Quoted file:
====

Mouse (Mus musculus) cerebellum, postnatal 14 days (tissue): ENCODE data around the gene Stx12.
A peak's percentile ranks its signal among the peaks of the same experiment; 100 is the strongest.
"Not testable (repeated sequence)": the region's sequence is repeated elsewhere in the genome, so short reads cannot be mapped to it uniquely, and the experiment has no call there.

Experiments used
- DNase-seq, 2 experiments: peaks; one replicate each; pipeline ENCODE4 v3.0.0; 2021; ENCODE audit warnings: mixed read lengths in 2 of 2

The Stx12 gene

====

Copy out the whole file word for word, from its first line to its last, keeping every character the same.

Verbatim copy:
Mouse (Mus musculus) cerebellum, postnatal 14 days (tissue): ENCODE data around the gene Stx12.
A peak's percentile ranks its signal among the peaks of the same experiment; 100 is the strongest.
"Not testable (repeated sequence)": the region's sequence is repeated elsewhere in the genome, so short reads cannot be mapped to it uniquely, and the experiment has no call there.

Experiments used
- DNase-seq, 2 experiments: peaks; one replicate each; pipeline ENCODE4 v3.0.0; 2021; ENCODE audit warnings: mixed read lengths in 2 of 2

The Stx12 gene